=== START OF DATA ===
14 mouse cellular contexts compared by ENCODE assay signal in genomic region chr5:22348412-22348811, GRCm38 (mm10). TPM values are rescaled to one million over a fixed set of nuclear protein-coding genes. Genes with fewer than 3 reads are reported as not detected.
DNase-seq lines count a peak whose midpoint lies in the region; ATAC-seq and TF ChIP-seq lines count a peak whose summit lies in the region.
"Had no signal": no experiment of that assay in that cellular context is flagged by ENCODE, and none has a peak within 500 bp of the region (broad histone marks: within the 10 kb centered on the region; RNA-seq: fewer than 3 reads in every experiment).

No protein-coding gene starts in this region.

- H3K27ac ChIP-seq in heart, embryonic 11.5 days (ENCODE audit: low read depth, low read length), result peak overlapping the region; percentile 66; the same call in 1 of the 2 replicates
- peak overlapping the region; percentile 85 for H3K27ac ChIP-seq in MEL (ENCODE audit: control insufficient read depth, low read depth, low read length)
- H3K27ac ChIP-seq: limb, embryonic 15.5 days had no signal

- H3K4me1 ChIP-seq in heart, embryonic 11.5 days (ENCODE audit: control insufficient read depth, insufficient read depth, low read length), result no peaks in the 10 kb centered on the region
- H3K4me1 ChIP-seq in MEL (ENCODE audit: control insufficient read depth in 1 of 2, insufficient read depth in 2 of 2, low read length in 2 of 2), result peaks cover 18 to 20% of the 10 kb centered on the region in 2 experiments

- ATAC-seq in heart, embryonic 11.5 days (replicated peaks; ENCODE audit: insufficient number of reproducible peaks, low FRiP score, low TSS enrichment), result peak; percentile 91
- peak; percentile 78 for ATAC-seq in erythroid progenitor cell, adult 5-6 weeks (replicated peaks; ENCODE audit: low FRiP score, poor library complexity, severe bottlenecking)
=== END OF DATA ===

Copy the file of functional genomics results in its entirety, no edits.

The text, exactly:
14 mouse cellular contexts compared by ENCODE assay signal in genomic region chr5:22348412-22348811, GRCm38 (mm10). TPM values are rescaled to one million over a fixed set of nuclear protein-coding genes. Genes with fewer than 3 reads are reported as not detected.
DNase-seq lines count a peak whose midpoint lies in the region; ATAC-seq and TF ChIP-seq lines count a peak whose summit lies in the region.
"Had no signal": no experiment of that assay in that cellular context is flagged by ENCODE, and none has a peak within 500 bp of the region (broad histone marks: within the 10 kb centered on the region; RNA-seq: fewer than 3 reads in every experiment).

No protein-coding gene starts in this region.

- H3K27ac ChIP-seq in heart, embryonic 11.5 days (ENCODE audit: low read depth, low read length), result peak overlapping the region; percentile 66; the same call in 1 of the 2 replicates
- peak overlapping the region; percentile 85 for H3K27ac ChIP-seq in MEL (ENCODE audit: control insufficient read depth, low read depth, low read length)
- H3K27ac ChIP-seq: limb, embryonic 15.5 days had no signal

- H3K4me1 ChIP-seq in heart, embryonic 11.5 days (ENCODE audit: control insufficient read depth, insufficient read depth, low read length), result no peaks in the 10 kb centered on the region
- H3K4me1 ChIP-seq in MEL (ENCODE audit: control insufficient read depth in 1 of 2, insufficient read depth in 2 of 2, low read length in 2 of 2), result peaks cover 18 to 20% of the 10 kb centered on the region in 2 experiments

- ATAC-seq in heart, embryonic 11.5 days (replicated peaks; ENCODE audit: insufficient number of reproducible peaks, low FRiP score, low TSS enrichment), result peak; percentile 91
- peak; percentile 78 for ATAC-seq in erythroid progenitor cell, adult 5-6 weeks (replicated peaks; ENCODE audit: low FRiP score, poor library complexity, severe bottlenecking)